By Konstantine Fekos
After participating in efforts to save Meadville resident Marion Wells from a potentially fatal heart attack early last year, Dr. John Wilson was asked how many times an emergency medical staff could administer a defibrillator shock.
He responded, “As many as it takes.”
In Wells’ case, teams from Meadville Medical Center, STAT MedEvac and UPMC Hamot in Erie had to shock her possibly more than 130 times to keep her alive; at least 80 times before medical staff ran out of paper to keep track and about 55 times in the ambulance on her way to Erie for treatment.
“Sometimes there’s an issue where you just can’t get people back again,” Wilson said. “She kept coming back between each shock. Not coming back to awareness, but her heart rhythm kept returning. She was still alive and she wasn’t dying in our (catheterization) lab that night.”
Wells and her husband, Jason, returned to Meadville Medical Center on Thursday afternoon to reunite with the medical staff they credit with saving her life and allowing her to live a normal, healthy life to this day.
“We’re super excited to see you like this,” Rob Carter of STAT MedEvac said upon greeting Wells in MMC’s emergency room. “We don’t always get to meet with the people we help.”
Wells shared some hugs and laughs with the staff wearing a red shirt, in honor of American Heart Month and the Go Red For Women initiative, which promotes awareness and advocacy for women with heart disease.
“For the longest time I just thought, ‘Why me? Why me?’” she said. “Then I shifted gears and realized it’s not about me. It’s about people I can educate an talk to about this.”
On a snowy night in late January 2013, Wells awoke to what she described as a squeezing sensation in her heart. Believing right away it could be a heart attack, she quickly researched the condition on her iPad, hastily took an uncertain amount of aspirin and woke her husband.
“I decided it was not a time to argue,” Jason said, recalling his decision to drive the three blocks down to Meadville Medical Center rather than send for an ambulance.
By the time they reached the emergency room, Wells claims she’d lost consciousness and her husband was later told to prepare for the worst.
Her heart attack was also followed by a stroke, brought on by the periods of low blood pressure during her arrhythmias, which miraculously left no lasting physical or mental damage, according to Wilson.
“I’ve been here about 20 years and I’ve never seen anything like it,” he said of Wells’ situation. “Her age is what she had going for her. Her young brain made a difference.”
Had she been significantly older than 38 at the time, Wilson said, Wells would’ve faced a lesser chance of recovering from her ordeal.
“We’d have done what we did anyway,” he added. “We just weren’t going to give up.”
As if Wells wasn’t put through enough, inclement weather kept STAT MedEvac helicopters grounded, forcing its medical technicians to defer to an equally-equipped ambulance.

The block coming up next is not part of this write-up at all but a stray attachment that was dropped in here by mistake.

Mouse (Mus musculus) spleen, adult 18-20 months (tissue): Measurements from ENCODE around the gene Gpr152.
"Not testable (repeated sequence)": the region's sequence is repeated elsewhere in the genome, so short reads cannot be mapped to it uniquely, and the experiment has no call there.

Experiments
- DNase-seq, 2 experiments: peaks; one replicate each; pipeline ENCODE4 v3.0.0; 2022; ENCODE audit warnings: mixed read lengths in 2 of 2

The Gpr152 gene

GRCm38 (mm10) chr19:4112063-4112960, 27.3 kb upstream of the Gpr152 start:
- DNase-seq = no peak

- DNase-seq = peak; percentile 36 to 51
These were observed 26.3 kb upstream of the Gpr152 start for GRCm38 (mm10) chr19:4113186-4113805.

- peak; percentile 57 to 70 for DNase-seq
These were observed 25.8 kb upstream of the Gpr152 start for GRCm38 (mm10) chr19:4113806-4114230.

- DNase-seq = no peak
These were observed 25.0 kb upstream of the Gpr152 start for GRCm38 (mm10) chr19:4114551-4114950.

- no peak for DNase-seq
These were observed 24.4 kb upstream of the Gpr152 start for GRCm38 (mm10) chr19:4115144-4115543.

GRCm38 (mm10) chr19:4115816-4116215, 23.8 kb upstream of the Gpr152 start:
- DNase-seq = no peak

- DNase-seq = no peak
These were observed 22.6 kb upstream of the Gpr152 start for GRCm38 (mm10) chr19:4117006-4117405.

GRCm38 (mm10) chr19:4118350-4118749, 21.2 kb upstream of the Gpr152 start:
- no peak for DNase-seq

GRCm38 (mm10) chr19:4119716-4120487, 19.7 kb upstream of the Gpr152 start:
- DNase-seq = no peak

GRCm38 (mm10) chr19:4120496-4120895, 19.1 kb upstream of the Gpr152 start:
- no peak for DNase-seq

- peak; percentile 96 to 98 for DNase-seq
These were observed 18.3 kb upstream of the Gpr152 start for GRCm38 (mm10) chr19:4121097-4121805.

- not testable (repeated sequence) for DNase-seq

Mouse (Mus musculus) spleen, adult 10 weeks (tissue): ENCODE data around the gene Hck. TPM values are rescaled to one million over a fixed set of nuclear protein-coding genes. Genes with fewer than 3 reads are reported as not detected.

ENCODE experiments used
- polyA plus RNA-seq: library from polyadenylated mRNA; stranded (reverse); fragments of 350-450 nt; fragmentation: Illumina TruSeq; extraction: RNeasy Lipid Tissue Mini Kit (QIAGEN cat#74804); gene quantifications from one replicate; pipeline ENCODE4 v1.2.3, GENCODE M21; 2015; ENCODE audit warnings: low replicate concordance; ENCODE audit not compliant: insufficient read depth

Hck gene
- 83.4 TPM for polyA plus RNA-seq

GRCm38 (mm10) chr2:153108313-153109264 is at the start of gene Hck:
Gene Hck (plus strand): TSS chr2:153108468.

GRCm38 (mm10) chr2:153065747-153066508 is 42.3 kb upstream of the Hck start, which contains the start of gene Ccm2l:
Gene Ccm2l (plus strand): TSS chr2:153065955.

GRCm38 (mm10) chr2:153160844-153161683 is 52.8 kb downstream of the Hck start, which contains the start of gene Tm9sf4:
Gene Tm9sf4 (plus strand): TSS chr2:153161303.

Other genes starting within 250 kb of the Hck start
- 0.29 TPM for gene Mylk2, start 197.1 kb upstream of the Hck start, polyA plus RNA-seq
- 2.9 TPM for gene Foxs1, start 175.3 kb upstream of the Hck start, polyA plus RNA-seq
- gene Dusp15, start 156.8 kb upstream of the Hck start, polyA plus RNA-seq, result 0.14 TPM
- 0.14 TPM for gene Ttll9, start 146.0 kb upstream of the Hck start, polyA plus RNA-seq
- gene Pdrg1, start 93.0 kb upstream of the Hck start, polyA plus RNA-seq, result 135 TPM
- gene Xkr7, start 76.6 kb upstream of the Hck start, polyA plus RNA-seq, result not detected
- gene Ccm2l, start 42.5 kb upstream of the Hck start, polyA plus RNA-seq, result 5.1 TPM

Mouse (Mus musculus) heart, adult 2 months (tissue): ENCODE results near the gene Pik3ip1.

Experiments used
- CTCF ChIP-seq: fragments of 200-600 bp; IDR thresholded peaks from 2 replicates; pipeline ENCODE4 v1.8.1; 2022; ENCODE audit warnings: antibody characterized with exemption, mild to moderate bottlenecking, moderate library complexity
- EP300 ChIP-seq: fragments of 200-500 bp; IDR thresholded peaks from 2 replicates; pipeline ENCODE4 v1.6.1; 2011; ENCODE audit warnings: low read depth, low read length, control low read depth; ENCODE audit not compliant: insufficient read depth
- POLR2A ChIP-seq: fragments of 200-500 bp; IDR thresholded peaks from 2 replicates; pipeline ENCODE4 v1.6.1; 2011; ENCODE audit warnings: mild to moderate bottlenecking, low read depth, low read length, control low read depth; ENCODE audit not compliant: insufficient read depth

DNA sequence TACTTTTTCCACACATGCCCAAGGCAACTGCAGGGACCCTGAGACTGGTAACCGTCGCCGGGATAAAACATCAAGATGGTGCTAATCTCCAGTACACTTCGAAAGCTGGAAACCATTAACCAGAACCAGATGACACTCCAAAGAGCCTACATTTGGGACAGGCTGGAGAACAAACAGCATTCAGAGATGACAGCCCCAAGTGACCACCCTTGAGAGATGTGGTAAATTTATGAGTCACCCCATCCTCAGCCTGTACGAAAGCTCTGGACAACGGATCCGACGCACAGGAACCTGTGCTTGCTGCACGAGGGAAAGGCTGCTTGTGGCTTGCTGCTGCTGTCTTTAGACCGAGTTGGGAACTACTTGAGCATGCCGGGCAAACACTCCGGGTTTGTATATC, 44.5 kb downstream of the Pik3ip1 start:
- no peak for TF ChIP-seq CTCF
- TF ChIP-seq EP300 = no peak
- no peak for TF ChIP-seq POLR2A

“The weather was similar to the way it (was Thursday),” Heather Sauer of STAT MedEvac said. “It was a whiteout, low visibility. In the event of inclement weather, we routinely use an ambulance to complete the patient mission.”
Sauer and Carter stayed with Wells through efforts to stabilize her for about two hours in the MMC catheterization lab and an additional hour during the ride to Erie, where she rather ironically ran into an old friend.
“I worked almost 15 years and that’s the one day I didn’t want to walk in the door,” said Leslie Waid, a charge nurse for UPMC Hamot’s cardiac intensive care unit and a college friend of Wells. “It was scary.”
Waid was moved nearly to tears at the reunion Thursday afternoon, remembering her initial concern treating Wells after her potentially fatal experience, but eventually taking comfort in the fact she was able to support her dear friend in a time of need.
“When she’d been awake, stabilized, I was relieved she was where I worked,” Waid said.
Wells woke up in UPMC Hamot about a week after her heart attack with two stents in her right coronary artery and one additional, albeit emotional, shock — she was the talk of the ward.
“I had no idea what happened,” she said, recalling the idle chatter of nurses and strangers telling her how nice it was to meet her. “Finally I asked my mother-in-law and she told me.”
Wells remained hospitalized from early February to about mid-April. She remembered little from her experience, mostly bright lights and one shock in a sequence of almost constant defibrillation.
“Hearing it all, it’s a big experience,” she said. “I have fantastic people in my life who supported me and I even made some friends through it all. (MMC) in particular is a wonderful asset and a treasure.”
“We’re lucky to have such great care and service available,” Jason said, recalling when he and Wells eventually made plans to reach out and thank the staff responsible for helping her. “We just had a period of adjustment. (They) never left our thoughts.”
The couple is glad for their return to normalcy but still often think of how things could’ve ended differently.
“It hits me all the time,” Jason said. “But she’s still with me and that’s a big deal.”
“You have to laugh about it or it’ll eat you away,” Wells added. “Any time I have a bad day at work or something, I know things could be worse.”
Wells is progressing healthily nowadays and is working on exercising and eating a balanced diet to get back to how she was prior to the heart attack.
Aside from her gratefulness to the support she received, Wells took away the following lessons from her experience, lessons she hopes to one day teach others.
“Don’t ignore what your body is telling you,” she said. “Do not wait. And remember to chew the aspirin.”